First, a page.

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Re: Social Meaning and RDF

From: Brian McBride <bwm@hplb.hpl.hp.com>
Date: Thu, 06 Feb 2003 16:53:55 +0000
Message-Id: <>
To: Seth Russell <seth@robustai.net>, pat hayes <phayes@ai.uwf.edu>, www-rdf-comments@w3.org

Hi Seth,

As you probably know we are in the middle of a last call process at the 
moment.  Did you mean to submit this as a last call comment, or was this 
opening a discussion with Pat?

If the latter, how would you be happy to move it to the interest list to 
keep this list clear for managing last call comments.


At 06:57 06/02/2003 -0800, Seth Russell wrote:

>Wow, that's a mouthful ... glad you said it .. especially the part about
>   "Think of RDF as more like a simple, formalized,
>    sharply defined  "natural language" for software agents, .."
>.. which is something that I have believed from the very start ... :-)
>However I continue to to troubled by:
>       And this is a real constraint, not just a form of words:
>       for example, RDF really is monotonic, and that imposes
>        some nontrivial conditions on *any* notion of RDF
>        meaning, social or otherwise. " .
>I can't seem to wrap my pee brain around the idea that this restraint is 
>useful in a nonmonotonic social world where truths are always popping in 
>and out of existance.   From a layman's perspective could you elaborate on 
>what this restraint really entails ?  How should we think about this as we 
>are reading and writing RDF assertions ?
>I'm looking for answers to cases like this one:
>AgentA pubilishes an ontology where "Birds type FlyingThings".
>AgentB publishes and ontology where "Penguins type Birds" and "Penguins 
>type NotFlyingThings".
>AgentC reads both ontologies adding the entailment "Penguins type 
>FlyingThings" according to the MT.
>How is AgentD to remove the contradiction by communicating  to the 
>aggregated ontonlgy in RDF ?
>If this is impossible (and I believe that it is), then how can RDF even be 
>used for aggregating knowledge?
>... my previous readings on this topic are  here:
>Seth Russell
>--- in response to this context  ----
>pat hayes wrote:
>>Peter, you and I both have a background in AI/KR, so I think I know where 
>>you are coming from. We both have been steeped in the need to avoid the 
>>gensym fallacy and the concomitant dangers of thinking there is more in 
>>one's KR than there really is there, and the use of an MT to provide the 
>>needed rigor to resist such errors. But that is all to do with modelling 
>>belief: representing the private mental state of a believing agent. The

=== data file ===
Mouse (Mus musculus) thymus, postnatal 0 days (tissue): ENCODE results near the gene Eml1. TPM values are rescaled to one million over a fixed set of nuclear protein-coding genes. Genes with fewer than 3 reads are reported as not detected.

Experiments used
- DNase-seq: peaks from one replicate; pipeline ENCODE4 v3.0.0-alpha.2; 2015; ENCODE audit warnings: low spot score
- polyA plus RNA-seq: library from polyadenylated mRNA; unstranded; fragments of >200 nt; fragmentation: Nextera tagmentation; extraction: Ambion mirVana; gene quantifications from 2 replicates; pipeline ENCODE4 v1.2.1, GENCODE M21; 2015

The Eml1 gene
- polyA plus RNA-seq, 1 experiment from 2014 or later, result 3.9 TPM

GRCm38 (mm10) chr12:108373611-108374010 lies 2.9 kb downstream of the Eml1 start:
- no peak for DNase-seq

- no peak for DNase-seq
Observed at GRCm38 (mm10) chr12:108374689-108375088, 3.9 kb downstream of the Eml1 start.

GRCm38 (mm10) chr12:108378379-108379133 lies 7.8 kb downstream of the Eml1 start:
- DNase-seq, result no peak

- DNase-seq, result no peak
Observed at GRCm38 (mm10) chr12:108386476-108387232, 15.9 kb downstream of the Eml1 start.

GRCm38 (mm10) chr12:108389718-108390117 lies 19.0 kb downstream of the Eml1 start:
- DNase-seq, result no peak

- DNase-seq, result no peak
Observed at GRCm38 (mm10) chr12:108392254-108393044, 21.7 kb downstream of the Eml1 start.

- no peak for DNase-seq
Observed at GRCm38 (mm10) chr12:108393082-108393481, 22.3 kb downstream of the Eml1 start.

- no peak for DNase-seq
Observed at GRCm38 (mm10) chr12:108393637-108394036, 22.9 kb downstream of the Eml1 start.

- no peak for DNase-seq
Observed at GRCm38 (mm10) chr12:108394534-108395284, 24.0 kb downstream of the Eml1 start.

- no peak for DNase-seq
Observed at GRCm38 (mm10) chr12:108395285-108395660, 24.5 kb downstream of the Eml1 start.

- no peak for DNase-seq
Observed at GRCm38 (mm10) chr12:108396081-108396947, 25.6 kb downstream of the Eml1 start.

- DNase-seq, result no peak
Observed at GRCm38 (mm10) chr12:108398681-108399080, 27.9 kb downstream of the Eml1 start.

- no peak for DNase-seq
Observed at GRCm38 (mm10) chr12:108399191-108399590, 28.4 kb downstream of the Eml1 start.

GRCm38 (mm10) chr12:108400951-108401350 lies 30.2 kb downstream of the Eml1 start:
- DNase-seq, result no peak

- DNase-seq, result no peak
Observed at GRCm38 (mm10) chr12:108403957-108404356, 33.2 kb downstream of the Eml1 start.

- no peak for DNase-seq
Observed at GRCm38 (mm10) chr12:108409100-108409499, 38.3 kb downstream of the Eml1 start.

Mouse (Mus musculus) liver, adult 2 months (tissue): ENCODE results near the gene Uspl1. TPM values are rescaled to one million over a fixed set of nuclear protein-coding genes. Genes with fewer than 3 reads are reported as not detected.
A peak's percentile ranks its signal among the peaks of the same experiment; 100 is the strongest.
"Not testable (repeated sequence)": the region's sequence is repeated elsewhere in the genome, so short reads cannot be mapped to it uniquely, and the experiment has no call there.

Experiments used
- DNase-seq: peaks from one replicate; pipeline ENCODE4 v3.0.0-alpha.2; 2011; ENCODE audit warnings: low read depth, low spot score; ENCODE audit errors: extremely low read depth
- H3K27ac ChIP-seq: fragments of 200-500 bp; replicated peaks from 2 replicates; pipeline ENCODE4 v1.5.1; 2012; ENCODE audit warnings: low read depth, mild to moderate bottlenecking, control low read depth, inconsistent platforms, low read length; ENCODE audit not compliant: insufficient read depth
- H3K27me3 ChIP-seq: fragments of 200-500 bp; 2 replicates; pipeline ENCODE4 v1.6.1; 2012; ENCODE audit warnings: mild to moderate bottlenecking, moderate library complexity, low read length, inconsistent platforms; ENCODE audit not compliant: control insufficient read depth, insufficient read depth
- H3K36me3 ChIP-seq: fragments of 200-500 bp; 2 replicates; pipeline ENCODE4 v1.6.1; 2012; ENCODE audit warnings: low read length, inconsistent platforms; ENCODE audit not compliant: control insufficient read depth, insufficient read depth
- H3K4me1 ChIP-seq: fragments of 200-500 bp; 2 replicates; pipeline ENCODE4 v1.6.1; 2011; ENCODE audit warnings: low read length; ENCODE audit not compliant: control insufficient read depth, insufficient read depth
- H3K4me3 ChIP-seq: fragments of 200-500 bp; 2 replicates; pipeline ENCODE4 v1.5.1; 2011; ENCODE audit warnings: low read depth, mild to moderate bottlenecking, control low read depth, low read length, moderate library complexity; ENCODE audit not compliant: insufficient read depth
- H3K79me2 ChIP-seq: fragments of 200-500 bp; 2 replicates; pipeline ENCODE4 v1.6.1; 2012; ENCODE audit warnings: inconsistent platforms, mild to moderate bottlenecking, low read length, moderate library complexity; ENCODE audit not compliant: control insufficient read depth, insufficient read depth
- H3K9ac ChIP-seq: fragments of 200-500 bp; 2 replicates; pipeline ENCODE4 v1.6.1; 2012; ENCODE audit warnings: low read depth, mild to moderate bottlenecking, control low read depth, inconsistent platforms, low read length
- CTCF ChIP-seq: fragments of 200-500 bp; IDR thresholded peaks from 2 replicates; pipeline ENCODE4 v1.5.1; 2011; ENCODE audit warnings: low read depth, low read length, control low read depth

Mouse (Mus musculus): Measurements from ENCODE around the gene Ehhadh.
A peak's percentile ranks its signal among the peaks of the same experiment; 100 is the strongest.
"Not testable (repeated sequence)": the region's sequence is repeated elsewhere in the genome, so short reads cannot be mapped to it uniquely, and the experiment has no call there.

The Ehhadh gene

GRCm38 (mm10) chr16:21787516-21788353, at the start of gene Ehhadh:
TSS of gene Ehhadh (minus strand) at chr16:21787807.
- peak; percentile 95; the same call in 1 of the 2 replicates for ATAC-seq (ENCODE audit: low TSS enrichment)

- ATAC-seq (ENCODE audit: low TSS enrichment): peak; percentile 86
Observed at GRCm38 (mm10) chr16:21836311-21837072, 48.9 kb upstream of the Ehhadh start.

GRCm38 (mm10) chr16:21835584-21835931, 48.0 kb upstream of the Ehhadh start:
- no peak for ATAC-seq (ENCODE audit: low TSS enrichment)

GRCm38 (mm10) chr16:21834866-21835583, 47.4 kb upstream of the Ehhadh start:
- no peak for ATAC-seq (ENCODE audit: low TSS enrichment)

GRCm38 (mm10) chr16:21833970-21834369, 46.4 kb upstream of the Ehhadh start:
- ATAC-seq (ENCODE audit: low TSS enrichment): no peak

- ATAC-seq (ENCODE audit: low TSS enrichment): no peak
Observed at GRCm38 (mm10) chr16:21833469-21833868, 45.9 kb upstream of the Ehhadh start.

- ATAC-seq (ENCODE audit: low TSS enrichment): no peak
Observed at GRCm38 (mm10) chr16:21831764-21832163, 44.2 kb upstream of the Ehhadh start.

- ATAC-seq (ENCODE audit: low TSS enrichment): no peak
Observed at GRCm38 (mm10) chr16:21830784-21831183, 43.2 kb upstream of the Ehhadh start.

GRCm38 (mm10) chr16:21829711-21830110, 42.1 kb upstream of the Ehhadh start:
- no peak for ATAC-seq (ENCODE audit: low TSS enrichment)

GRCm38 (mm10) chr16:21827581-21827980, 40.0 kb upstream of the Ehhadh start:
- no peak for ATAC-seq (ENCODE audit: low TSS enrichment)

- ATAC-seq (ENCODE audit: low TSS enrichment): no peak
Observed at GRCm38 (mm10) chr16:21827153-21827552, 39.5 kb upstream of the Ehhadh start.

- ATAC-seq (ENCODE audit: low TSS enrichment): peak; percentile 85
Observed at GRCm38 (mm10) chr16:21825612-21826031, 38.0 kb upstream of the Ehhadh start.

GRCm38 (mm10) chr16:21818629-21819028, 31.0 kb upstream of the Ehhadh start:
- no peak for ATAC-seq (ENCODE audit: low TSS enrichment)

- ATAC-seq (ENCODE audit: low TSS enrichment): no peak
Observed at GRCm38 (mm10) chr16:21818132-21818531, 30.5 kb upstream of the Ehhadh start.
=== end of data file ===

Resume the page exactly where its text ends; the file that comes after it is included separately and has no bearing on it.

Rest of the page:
>>SW really is a different situation. RDF isn't just going to be used by 
>>agents to think private thoughts with, it's not a Fodorian Language of 
>>Thought; if anything, its more like a language for agents to talk to one 
>>another with. You know the classic 'grounding problem' for formal KR 
>>semantic theories? Well, RDF in use is grounded by its surrounding 
>>context of use, and it may be only a small part of something much larger, 
>>which is representing other information in other ways. Think of RDF as 
>>more like a simple, formalized, sharply defined "natural language" for 
>>software agents, something whose chief function is for communication, not 
>>for thinking with; and then observe that the software agents are also 
>>working in a context which involves human and social 'agents'. We really 
>>do not know what aspects of meaning might arise in the uses of RDF in 
>>such contexts, and we don't really need to know: but we DO need to say, 
>>normatively, that whatever they are, they ought to at least *respect* the 
>>minimal constraints on meaning described by the formal MT, so that the 
>>use of inference processes which depend on these constraints does not 
>>destroy or distort these social or contextual aspects of meaning. And 
>>this is a real constraint, not just a form of words: for example, RDF 
>>really is monotonic, and that imposes some nontrivial conditions on *any* 
>>notion of RDF meaning, social or otherwise.
>>>, and thus could easily create documents holding the
>>>organization liable for just about any imaginable consequence.
>>The liability would be determined by the same social/commercial/legal 
>>rules and conventions that govern normal human intercourse already. The 
>>point at issue is only that the use of RDF inference somewhere in the 
>>overall process should not be seen as cancelling or nullifying the normal 
>>machinery of human communication (including communication via the Web.) 
>>So RDF entailment can't possibly create new liabilities out of a vacuum, 
>>but it can transmit liabilities which would have been present anyway. You 
>>can't hide from your liabilities by saying: the formal RDF inferences 
>>cancelled all that social stuff. Seems fair enough to me.
>>>In this
>>>case I would have no choice but to tell Lucent Technologies not to deploy
>>>any RDF applications.
>>Well, that would be Lucent's loss, but I think you would be over-reacting.
Received on Thursday, 6 February 2003 11:53:05 UTC

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